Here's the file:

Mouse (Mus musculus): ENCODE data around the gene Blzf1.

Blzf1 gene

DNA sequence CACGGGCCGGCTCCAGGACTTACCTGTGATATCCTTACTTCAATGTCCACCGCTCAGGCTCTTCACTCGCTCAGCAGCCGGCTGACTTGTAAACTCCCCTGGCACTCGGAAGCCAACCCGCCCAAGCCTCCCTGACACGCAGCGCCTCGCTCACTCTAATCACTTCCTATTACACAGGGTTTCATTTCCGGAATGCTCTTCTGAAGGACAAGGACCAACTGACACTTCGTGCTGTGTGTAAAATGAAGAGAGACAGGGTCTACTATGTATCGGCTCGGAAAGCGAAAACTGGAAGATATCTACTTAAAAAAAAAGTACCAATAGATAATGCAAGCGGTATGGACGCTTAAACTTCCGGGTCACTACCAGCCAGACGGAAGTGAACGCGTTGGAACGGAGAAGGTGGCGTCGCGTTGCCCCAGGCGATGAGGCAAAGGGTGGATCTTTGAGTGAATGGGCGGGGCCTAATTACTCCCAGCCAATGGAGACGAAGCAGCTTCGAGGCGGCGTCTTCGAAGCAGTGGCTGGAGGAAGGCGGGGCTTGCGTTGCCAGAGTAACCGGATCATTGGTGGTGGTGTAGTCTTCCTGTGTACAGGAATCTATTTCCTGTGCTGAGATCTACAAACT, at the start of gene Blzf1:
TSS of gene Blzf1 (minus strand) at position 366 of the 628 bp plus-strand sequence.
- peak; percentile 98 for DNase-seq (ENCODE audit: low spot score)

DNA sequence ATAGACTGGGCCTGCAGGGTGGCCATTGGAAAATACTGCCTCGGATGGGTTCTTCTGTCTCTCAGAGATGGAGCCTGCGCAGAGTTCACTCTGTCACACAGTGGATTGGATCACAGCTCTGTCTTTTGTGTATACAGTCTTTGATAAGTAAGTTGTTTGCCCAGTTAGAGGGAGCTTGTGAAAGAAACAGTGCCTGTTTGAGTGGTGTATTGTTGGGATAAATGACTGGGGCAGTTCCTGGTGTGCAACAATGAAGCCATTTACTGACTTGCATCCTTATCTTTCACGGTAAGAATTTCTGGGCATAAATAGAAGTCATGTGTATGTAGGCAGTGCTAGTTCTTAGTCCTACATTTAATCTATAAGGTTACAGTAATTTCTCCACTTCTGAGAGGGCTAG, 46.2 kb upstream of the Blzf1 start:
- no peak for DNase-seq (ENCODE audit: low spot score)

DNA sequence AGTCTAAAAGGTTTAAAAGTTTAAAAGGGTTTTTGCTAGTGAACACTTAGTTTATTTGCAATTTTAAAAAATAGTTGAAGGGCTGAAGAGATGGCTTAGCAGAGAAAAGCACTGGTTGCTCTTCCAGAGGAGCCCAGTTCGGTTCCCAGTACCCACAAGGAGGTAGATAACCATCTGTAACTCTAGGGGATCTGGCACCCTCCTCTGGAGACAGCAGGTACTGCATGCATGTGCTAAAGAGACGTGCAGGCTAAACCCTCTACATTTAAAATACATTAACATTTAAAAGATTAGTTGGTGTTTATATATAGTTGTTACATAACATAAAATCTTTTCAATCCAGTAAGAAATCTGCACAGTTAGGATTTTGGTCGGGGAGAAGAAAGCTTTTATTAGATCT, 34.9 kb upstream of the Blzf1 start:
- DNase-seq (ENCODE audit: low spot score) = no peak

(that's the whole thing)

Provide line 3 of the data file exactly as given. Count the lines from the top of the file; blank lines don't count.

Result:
DNA sequence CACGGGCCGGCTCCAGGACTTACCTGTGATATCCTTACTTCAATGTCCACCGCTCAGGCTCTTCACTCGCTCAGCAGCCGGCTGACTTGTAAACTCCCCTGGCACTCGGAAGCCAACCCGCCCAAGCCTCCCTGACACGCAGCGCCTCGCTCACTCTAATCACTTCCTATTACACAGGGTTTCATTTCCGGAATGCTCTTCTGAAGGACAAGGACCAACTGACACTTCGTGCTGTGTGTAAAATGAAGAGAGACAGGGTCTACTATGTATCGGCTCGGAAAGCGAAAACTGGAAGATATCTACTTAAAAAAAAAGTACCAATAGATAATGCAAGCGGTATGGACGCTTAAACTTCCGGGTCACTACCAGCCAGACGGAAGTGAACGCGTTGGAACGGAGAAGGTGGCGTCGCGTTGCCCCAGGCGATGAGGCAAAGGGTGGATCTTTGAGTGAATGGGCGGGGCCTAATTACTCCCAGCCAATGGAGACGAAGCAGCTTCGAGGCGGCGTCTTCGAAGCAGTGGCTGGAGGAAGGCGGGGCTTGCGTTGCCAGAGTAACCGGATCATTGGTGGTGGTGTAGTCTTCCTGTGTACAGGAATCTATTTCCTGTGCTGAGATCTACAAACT, at the start of gene Blzf1: